Insoshi and the Commoditization of Frameworks

by Ostatic Staff - Apr. 30, 2008

It has been about 13 years since I started to order books via the Internet. Back in 1995, online stores were rare, and ended up having lots of bugs. Those bugs were because they were running custom software, which the store owners had typically written by themselves.

Just a few years after that, people who wanted to create online stores didn't have to write their own software. They could go to Yahoo Shops, or even to eBay, and set up their own experience.

Then things got even more interesting: Open-source programmers produced a number of applications that made it possible to create your own shop, on your own service. E-commerce suddenly became a commodity: While there are obviously differences between various open-source store packages, the underlying technology is no longer inaccessible, expensive, or proprietary. Someone trying to make a living by creating simple shopping carts or stores is going to have a hard time doing it.

We are starting to see the same commoditization of frameworks in a new space, namely social networking. Organizations have created a number of internal online systems that could be called social networks -- but those systems probably pale in comparison to what Web-based systems, such as Facebook, LinkedIn, and MySpace, can offer. Why reinvent the wheel? If you really want to create your own social network, then you might as well try Ning, which gives you an element of privacy, control, and membership filters, as well as the ability to customize the software.

Yesterday, though, we saw another step toward the commoditization of social networks, with the release of Insoshi. Insoshi is an open-source framework, written in Ruby on Rails, for creating a social network. If you want, you can download Insoshi, install it, run it, and have your own private social network running in a very short period of time. You can also customize the code, changing it so that it'll work in the ways that you need, making the social network truly your own.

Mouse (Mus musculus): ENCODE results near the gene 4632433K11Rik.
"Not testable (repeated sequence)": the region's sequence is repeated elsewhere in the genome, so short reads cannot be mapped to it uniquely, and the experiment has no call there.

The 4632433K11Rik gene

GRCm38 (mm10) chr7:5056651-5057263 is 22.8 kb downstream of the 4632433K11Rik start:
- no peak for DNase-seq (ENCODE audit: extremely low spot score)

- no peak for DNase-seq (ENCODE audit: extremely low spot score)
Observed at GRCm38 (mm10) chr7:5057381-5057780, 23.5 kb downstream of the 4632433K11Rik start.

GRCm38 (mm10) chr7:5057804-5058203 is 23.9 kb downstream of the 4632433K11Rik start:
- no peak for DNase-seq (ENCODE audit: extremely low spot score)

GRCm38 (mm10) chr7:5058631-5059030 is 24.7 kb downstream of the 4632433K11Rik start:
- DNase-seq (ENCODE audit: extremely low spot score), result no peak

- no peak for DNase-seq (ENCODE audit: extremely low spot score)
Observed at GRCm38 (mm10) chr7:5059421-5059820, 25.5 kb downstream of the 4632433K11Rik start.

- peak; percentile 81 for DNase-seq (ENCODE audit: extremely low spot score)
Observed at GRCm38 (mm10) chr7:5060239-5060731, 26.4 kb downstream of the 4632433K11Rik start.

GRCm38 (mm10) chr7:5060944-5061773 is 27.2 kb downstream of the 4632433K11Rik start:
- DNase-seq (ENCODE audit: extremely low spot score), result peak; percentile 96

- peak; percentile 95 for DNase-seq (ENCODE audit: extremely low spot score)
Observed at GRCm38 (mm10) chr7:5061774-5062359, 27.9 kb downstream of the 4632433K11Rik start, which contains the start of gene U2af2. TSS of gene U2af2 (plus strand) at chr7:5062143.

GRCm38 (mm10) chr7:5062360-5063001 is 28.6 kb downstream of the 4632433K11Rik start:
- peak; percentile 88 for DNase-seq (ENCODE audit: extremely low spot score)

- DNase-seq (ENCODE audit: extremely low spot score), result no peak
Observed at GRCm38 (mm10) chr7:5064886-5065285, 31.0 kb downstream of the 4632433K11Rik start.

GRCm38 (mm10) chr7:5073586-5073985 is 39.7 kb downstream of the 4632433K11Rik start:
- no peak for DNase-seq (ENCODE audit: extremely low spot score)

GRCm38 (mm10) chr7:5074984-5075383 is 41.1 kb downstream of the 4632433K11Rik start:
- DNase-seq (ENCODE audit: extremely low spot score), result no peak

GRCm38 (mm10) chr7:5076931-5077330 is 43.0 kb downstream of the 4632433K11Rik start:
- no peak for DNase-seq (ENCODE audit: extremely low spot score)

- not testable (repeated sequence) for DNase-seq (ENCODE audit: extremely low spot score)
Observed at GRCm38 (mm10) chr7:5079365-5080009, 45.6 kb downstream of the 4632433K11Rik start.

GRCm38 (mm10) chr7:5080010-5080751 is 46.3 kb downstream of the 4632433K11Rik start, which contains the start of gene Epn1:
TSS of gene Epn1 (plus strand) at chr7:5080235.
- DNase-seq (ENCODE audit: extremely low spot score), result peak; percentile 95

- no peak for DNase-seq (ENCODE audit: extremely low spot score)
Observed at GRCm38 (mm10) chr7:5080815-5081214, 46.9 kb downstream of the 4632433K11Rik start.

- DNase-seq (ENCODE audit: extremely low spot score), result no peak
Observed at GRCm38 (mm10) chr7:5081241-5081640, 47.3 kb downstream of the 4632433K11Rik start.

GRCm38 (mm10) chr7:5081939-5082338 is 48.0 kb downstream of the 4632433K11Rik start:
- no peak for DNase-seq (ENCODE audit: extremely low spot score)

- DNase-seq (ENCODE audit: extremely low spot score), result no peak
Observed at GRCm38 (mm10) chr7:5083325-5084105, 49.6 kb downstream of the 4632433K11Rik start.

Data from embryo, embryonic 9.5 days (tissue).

Insoshi isn't the first open-source social-networking framework to be released, although as I've previously discussed, the Lovd by Less framework depends on plugins whose licenses are severely restricted. The point is that social networking, a set of technologies that are seen as increasingly central to many people's Web experiences, have now become available to anyone who might like. Just as open-source e-commerce packages made it possible to create an online store with little or no programming, open-source social-networking packages make it possible to create a social network with little or no programming.

Of course, that's something of a lie: No e-commerce site uses these packages out of the box (so to speak), and we can expect that the same will be true for social networks. However, these frameworks provide scaffolding for programmers interested in adding functionality, allowing them to concentrate on customization and making their implementation unique, rather than re-inventing the wheel countless times.

Thanks to Insoshi, social networking is now a commodity that can be included in every Web site. What other domains have been commoditized by open-source in this way? And in which areas can we expect to see such commoditization in the future?